#LSEWomen in the Commons – a history of female LSE graduates elected to the House of Commons

#LSEWomen in the Commons – a history of female LSE graduates elected to the House of Commons

The history of female LSE graduates who have been elected to the House of Commons is long and illustrious. LSE’s Greg Taylor introduces a series of women who blazed a political trail, challenged the patriarchy and stuffy rigidity of Westminster, and represented their local areas with passion and commitment.

The first LSE alumna to be elected was Marion Philips, who served the […]

December 27th, 2018|People, Women's history|0 Comments|

Hilde Himmelweit – pioneer of social psychology

In the mid 1960s Social Psychology emerged from Sociology as an independent department – the precursor of today’s Department of Psychological and Behavioural Science. LSE Archivist, Sue Donnelly, looks at the career of Hilde Himmelweit who led the discipline through its formative years at LSE.

Hildegarde Therese Litthauer was born in Berlin on 20 February 1918. Her father, Dr Siegfried […]

A mother and daughter at LSE – Herabai and Mithan Tata

LSE often runs in the family with several generations making their way to Houghton Street. LSE Archivist Sue Donnelly writes about an unusual mother and daughter duo.

In 1919 a young Indian woman, Mithan Ardeshir Tata enrolled to study at LSE. Mithan was born in 1898 into a Parsi family in Mumbai (then known as Bombay), the daughter of Herabai […]

Lilian Knowles (1870-1926) – the pioneer

Jennie Stayner introduces pioneering female academic Lilian Knowles, first female professor of Economic History at LSE, and first female Dean of Faculty in the University of London.
Intentionally or unintentionally, it seemed to be her lot to be breaking down barriers.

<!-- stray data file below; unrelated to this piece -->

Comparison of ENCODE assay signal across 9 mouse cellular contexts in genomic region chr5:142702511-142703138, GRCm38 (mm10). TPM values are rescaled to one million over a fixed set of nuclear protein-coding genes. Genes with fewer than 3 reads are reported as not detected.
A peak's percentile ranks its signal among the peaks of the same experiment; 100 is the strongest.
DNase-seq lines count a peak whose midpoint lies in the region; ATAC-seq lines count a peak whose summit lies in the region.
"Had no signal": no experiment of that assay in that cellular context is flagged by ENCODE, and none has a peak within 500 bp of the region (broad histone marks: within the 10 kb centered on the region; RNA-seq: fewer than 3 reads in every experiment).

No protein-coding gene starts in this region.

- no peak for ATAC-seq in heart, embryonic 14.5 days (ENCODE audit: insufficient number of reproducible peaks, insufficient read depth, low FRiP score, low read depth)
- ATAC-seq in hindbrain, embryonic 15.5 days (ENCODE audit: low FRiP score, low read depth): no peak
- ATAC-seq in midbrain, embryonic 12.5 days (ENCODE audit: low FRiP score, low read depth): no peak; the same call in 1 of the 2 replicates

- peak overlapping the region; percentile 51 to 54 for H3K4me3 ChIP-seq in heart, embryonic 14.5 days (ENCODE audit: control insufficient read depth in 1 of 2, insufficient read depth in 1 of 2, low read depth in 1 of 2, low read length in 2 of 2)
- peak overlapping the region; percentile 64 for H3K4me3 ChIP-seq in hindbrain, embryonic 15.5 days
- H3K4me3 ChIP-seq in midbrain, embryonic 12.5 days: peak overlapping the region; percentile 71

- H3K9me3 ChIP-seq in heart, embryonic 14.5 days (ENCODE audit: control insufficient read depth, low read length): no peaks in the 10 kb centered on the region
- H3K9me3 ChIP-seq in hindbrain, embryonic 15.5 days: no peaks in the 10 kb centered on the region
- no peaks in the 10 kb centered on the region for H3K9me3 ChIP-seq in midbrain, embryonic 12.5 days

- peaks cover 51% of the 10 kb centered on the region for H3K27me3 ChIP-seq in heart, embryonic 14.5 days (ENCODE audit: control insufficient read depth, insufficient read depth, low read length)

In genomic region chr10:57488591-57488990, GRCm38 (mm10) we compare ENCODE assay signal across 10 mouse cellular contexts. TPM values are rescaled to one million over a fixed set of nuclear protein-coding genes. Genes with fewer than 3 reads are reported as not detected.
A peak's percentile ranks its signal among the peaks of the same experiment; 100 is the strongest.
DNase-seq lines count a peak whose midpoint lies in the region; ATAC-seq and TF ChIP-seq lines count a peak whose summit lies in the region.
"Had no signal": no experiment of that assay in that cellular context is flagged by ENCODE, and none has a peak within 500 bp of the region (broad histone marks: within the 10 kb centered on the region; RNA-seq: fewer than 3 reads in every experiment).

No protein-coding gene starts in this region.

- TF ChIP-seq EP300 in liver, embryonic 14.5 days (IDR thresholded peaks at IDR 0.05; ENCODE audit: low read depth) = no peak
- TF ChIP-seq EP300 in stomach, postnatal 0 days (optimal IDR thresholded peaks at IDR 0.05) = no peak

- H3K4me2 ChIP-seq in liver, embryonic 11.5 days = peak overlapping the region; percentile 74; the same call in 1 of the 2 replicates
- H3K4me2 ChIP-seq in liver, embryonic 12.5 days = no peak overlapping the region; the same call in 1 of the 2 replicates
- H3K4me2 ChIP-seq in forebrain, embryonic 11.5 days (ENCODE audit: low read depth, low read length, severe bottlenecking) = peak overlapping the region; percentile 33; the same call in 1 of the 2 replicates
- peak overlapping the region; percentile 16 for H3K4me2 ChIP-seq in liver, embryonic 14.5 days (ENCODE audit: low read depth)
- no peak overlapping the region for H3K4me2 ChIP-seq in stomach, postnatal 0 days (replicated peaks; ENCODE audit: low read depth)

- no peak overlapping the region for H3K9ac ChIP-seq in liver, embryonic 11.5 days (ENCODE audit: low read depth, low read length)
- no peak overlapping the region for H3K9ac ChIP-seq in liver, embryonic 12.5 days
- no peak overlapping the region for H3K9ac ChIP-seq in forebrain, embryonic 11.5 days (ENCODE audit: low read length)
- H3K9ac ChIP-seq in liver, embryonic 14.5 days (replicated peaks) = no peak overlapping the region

C M Knowles
Lilian Charlotte Anne Knowles (Tomn) was born in 1870 in Cornwall and spent a happy childhood riding horses and winning […]

  • Lucy Mair student record
    Permalink Lucy Mair student recordGallery

    Lucy Philip Mair – leading writer on colonial administration, early international relations scholar, and anthropologist

Lucy Philip Mair – leading writer on colonial administration, early international relations scholar, and anthropologist

Lucy Philip Mair was a well-known anthropologist at LSE; she is far less known for her significant contributions to the history of the discipline of International Relations. Professor Patricia Owens, director of a new Leverhulme project on the history of women’s international thought, highlights this neglected, early aspect of Lucy Mair’s academic life.

Lucy Philip Mair was born on 28 […]

  • Susan Strange c1990s
    Permalink Susan Strange c1990sGallery

    Susan Strange – world renowned international relations scholar

Susan Strange – world renowned international relations scholar

Susan Strange held the Montague Burton Chair in International Relations 1978-88 and was a world renowned leader of the field, writes Professor Patricia Owens of the University of Sussex. Susan Strange had studied at LSE and become a journalist before returning to academia. As a professor at LSE, she published her most influential books and founded the British International Studies Association. Later, she became […]